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Ups J Med Sci. 2011 August; 116(3): 208–211.
Published online 2011 June 29. doi:  10.3109/03009734.2011.581399
PMCID: PMC3128725

Mean platelet volume could be a promising biomarker to monitor dietary compliance in celiac disease



Celiac disease (CD) is an autoimmune disease that develops in patients with a genetic predisposition, incurring a susceptibility to gluten-containing foods such as barley, wheat, and rye. The elimination of gluten from the diet is the main therapeutic approach and usually leads to clinical and laboratory improvement. There are no ideal markers that objectively assess dietary compliance in CD patients.

Materials and methods

Sixty newly diagnosed CD patients (male/female: 43/17) and 40 healthy subjects (male/female: 23/17) were enrolled in this study. The diagnosis of CD was established by both histological findings of duodenum biopsy (total villous atrophy and lymphocytic infiltration) and positive antibodies against endomysium or gliadin.


A significantly higher mean platelet volume (MPV) was observed in the CD group compared with healthy subjects (8.45 ± 0.96 fL versus 7.93 ± 0.63 fL; p = 0.004). After introduction of a gluten-free diet, the MPV of CD patients in the dietary adherent group was significantly lower than that of the non-adherent group (8.09 ± 0.6 fL versus 8.9 ± 1.08 fL; p = 0.001). Overall dietary adherence rate was 71.6% (43/60 CD patients). In the dietary compliant group, initiation of gluten-free diet was associated with a significant decrease in MPV from base-line values (8.56 fL versus 8.25 fL; p = 0.008). In the non-adherent group, MPV on 3-month follow-up was higher than at base-line (8.05 fL versus 8.91 fL; p = 0.001).


MPV could be a promising and easily available biomarker for monitoring of dietary adherence in CD patients at a low cost in comparison with other modalities.

Keywords: Celiac disease, dietary adherence, mean platelet volume


Celiac disease (CD) is an autoimmune disease which affects genetically predisposed individuals, making them susceptible to gluten, which is found in foods such as barley, wheat, and rye. Progressive inflammation of the small intestine is the predominant underlying pathology of the disease, eventually resulting in malabsorption if gluten-containing foods are not restricted (1). A correct diagnosis is usually based on the detection of serum antibodies against endomysium and gliadin followed by histopathological confirmation by a biopsy of the small intestine, using criteria described by Marsh (intraepithelial lymphocytes, villus atrophy, and crypt hyperplasia) (1–3). Elimination of gluten from the diet is the main therapeutic approach, resulting in significant clinical and laboratory improvements in the majority of CD patients. None of the markers available today are reliable indicators of dietary compliance in patients with CD. Moreover, a group of patients present with subtle clinical and laboratory abnormalities which may delay the diagnosis (4). The early recognition of CD in such patients is of great importance to prevent the development of CD-related complications (osteopenia/osteoporosis and vitamin and mineral deficiencies due to malabsorption), the most feared of which being the development of T-cell lymphoma (5).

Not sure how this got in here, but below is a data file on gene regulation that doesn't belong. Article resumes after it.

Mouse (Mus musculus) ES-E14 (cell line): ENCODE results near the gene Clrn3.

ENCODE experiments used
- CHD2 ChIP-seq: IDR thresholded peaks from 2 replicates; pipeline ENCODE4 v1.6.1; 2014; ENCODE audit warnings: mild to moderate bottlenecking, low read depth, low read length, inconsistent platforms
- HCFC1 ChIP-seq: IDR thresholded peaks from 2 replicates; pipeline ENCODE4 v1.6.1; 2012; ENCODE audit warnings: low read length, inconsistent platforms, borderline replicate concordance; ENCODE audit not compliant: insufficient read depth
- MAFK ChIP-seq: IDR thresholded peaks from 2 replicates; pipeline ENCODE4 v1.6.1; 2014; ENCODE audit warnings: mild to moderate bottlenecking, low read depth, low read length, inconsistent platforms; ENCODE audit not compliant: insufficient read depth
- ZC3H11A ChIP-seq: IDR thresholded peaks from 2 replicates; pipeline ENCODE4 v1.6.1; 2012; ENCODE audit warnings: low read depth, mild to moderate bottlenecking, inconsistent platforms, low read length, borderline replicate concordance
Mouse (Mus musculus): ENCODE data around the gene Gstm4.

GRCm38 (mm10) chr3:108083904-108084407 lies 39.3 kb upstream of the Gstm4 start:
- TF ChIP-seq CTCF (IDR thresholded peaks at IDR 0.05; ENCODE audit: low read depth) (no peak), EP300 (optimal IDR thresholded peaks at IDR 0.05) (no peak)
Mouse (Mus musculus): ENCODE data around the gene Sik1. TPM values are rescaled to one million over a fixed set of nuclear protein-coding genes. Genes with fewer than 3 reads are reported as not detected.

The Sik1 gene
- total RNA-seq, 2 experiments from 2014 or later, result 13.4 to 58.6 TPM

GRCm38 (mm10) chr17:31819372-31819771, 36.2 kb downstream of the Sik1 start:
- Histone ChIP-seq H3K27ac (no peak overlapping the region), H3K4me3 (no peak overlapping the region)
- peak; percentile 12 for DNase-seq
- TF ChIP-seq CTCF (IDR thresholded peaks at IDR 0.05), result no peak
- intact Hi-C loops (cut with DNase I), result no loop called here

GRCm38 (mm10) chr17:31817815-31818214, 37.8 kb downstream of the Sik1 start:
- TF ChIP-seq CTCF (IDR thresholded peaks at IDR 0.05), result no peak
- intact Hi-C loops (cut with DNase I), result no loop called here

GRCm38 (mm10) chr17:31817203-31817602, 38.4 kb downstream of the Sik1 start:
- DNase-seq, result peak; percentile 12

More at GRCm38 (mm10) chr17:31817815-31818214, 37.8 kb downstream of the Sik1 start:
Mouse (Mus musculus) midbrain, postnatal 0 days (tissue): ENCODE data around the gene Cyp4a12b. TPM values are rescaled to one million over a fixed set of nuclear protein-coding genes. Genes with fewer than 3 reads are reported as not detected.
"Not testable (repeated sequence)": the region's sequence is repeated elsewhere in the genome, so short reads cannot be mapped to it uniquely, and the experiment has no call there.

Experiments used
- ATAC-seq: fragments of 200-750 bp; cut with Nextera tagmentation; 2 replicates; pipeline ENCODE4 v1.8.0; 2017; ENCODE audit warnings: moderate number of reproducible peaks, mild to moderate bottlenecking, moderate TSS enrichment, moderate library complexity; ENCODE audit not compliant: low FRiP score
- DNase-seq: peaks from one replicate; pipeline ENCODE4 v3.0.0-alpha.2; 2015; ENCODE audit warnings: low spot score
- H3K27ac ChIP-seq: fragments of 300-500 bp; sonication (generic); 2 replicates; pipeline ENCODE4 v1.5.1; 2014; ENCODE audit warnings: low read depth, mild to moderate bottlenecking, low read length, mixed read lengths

Mean platelet volume (MPV) has recently been recognized as an inflammatory marker in various conditions including ulcerative colitis, acute pancreatitis, and myocardial infarction (6–8). While some studies demonstrated a negative correlation between MPV and inflammatory activity, other investigators have reported on an association between increased MPV and disease severity. The relationship between MPV and CD was first reported by O'Grady et al. (9). No study has so far reported MPV as a biomarker for monitoring of dietary adherence in CD patients over time. The purpose of the present study was to evaluate the impact of MPV as a monitor of disease severity in CD.

Materials and methods